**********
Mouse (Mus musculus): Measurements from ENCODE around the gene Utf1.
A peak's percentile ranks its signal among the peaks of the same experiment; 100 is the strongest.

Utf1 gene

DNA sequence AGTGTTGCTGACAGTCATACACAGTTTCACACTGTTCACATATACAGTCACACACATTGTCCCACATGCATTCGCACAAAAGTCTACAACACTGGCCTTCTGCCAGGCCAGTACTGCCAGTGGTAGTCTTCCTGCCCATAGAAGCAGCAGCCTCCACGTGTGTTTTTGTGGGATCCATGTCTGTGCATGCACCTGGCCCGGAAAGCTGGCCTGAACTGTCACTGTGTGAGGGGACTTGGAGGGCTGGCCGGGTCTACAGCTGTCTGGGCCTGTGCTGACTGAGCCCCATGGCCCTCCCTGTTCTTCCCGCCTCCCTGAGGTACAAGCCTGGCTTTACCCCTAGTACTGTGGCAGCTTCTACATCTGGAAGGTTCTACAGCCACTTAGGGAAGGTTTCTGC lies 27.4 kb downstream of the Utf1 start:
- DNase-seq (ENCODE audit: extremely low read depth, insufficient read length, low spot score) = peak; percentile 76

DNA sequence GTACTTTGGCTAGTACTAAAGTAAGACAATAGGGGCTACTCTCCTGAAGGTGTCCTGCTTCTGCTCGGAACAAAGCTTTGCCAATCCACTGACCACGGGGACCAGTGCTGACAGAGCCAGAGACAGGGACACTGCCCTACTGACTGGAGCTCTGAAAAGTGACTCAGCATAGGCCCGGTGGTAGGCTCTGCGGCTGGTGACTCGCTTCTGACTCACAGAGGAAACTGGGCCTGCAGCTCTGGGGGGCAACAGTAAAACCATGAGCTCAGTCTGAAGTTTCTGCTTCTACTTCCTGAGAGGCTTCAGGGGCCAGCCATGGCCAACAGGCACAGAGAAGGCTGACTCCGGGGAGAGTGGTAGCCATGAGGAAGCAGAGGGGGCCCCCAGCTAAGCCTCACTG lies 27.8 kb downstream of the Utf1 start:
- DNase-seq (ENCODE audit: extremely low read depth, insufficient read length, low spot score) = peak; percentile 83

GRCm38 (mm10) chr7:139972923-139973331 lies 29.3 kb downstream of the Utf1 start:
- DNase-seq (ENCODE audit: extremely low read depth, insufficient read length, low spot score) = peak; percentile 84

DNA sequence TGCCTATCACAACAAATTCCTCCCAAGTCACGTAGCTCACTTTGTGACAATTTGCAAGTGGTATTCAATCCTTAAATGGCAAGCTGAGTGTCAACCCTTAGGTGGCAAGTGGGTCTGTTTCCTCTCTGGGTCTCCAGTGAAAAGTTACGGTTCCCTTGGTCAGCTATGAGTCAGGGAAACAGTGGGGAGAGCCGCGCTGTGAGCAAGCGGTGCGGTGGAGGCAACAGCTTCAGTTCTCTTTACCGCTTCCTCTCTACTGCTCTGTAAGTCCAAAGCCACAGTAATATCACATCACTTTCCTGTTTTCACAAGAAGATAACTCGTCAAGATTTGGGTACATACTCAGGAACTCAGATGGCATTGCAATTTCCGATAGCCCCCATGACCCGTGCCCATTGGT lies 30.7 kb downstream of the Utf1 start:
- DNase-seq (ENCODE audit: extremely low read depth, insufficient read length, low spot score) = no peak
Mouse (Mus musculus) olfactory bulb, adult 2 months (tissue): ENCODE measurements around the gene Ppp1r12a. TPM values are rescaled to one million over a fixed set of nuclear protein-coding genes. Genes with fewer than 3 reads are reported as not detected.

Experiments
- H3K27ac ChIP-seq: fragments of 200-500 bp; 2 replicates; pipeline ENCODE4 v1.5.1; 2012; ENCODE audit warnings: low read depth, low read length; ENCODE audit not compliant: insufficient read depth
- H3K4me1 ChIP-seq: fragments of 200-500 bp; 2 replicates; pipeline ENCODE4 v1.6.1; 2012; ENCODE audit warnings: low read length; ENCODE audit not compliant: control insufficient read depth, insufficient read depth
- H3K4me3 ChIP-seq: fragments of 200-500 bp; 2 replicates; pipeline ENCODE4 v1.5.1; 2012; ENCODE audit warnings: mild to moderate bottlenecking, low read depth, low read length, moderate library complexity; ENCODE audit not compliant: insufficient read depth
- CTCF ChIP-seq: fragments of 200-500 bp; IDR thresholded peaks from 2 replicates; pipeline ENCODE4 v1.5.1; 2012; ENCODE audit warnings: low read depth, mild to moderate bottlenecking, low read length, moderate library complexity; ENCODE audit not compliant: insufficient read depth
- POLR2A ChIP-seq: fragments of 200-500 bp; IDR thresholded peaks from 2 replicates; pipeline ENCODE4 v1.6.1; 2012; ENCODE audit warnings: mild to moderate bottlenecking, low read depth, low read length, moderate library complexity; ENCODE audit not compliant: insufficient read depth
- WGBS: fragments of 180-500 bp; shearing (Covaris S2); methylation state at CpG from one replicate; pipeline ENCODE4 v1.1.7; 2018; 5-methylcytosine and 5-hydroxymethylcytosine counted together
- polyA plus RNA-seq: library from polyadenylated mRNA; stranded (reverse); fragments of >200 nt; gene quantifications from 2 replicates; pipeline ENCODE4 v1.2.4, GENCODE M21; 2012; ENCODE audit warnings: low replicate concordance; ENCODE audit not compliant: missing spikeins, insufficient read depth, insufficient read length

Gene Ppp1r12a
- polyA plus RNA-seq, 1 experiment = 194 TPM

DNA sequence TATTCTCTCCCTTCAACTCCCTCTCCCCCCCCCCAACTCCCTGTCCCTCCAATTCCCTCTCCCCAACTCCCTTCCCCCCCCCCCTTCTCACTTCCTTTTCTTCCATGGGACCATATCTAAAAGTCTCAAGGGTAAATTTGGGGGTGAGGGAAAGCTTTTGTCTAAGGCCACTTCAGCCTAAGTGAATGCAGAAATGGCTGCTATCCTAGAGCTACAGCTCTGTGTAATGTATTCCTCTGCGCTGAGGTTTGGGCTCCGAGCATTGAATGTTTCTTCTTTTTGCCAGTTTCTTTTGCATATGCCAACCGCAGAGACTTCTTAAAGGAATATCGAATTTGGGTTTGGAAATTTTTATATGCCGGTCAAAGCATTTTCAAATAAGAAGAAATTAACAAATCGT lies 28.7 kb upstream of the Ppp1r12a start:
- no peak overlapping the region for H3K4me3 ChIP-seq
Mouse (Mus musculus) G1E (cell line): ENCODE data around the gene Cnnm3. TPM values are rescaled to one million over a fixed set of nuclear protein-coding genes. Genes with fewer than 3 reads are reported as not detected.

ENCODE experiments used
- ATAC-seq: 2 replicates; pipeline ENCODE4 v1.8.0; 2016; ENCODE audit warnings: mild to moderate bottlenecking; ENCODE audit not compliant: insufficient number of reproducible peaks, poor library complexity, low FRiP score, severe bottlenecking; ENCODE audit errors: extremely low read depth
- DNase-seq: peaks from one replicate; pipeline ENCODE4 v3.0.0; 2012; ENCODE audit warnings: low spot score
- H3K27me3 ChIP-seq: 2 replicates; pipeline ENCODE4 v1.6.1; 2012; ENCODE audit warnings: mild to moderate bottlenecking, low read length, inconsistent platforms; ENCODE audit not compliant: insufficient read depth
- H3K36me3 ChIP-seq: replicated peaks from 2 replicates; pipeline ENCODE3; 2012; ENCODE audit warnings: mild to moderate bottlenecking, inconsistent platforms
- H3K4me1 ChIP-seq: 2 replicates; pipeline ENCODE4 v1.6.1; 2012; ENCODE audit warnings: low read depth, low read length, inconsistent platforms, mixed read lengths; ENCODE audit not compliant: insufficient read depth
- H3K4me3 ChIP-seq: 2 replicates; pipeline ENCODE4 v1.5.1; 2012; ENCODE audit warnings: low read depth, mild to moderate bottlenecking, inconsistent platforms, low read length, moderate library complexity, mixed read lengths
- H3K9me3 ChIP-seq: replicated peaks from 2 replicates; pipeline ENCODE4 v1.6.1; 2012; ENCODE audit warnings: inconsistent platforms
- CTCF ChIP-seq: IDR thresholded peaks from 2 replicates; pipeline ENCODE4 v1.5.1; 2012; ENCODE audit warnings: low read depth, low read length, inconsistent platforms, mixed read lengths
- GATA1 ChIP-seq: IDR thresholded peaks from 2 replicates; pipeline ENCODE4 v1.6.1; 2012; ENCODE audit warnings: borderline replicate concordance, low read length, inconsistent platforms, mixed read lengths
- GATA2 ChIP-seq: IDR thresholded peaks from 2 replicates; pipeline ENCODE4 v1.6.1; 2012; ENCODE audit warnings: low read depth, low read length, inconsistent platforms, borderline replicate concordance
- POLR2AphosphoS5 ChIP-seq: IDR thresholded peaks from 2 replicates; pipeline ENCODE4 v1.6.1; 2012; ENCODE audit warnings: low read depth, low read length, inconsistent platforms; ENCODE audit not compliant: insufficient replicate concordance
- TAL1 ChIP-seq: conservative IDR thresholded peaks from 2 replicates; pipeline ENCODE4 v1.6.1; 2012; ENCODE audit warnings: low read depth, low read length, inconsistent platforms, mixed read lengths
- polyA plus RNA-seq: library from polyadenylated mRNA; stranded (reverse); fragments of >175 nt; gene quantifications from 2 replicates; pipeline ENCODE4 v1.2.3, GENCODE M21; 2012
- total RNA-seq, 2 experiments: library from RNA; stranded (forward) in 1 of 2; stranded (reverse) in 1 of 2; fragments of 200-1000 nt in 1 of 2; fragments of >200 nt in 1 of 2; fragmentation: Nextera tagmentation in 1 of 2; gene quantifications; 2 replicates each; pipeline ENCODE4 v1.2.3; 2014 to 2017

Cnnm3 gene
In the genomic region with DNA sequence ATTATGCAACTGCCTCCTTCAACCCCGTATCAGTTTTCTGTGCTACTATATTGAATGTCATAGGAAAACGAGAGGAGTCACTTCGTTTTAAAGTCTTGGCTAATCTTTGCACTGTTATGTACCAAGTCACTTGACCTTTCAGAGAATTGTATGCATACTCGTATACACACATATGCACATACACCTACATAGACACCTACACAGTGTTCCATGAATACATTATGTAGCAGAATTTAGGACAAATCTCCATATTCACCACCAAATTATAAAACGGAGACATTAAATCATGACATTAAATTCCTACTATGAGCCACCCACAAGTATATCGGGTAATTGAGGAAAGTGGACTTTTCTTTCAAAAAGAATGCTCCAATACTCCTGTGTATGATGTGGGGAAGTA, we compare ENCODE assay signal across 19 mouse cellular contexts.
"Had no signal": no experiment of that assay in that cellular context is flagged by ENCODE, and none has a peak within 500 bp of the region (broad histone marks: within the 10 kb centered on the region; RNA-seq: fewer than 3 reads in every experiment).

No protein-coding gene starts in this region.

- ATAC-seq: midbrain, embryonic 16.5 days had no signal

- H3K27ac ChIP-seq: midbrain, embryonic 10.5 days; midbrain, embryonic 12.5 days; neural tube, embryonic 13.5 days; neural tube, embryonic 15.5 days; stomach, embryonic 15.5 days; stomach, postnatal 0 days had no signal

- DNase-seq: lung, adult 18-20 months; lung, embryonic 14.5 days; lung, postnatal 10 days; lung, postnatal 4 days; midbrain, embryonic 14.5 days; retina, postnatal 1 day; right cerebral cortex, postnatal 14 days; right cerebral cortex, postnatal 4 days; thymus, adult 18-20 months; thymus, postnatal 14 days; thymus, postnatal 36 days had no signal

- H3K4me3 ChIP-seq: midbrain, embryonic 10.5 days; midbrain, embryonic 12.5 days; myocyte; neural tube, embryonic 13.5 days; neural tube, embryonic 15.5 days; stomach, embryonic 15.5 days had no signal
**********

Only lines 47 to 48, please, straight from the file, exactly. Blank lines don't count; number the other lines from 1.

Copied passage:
- DNase-seq: lung, adult 18-20 months; lung, embryonic 14.5 days; lung, postnatal 10 days; lung, postnatal 4 days; midbrain, embryonic 14.5 days; retina, postnatal 1 day; right cerebral cortex, postnatal 14 days; right cerebral cortex, postnatal 4 days; thymus, adult 18-20 months; thymus, postnatal 14 days; thymus, postnatal 36 days had no signal

- H3K4me3 ChIP-seq: midbrain, embryonic 10.5 days; midbrain, embryonic 12.5 days; myocyte; neural tube, embryonic 13.5 days; neural tube, embryonic 15.5 days; stomach, embryonic 15.5 days had no signal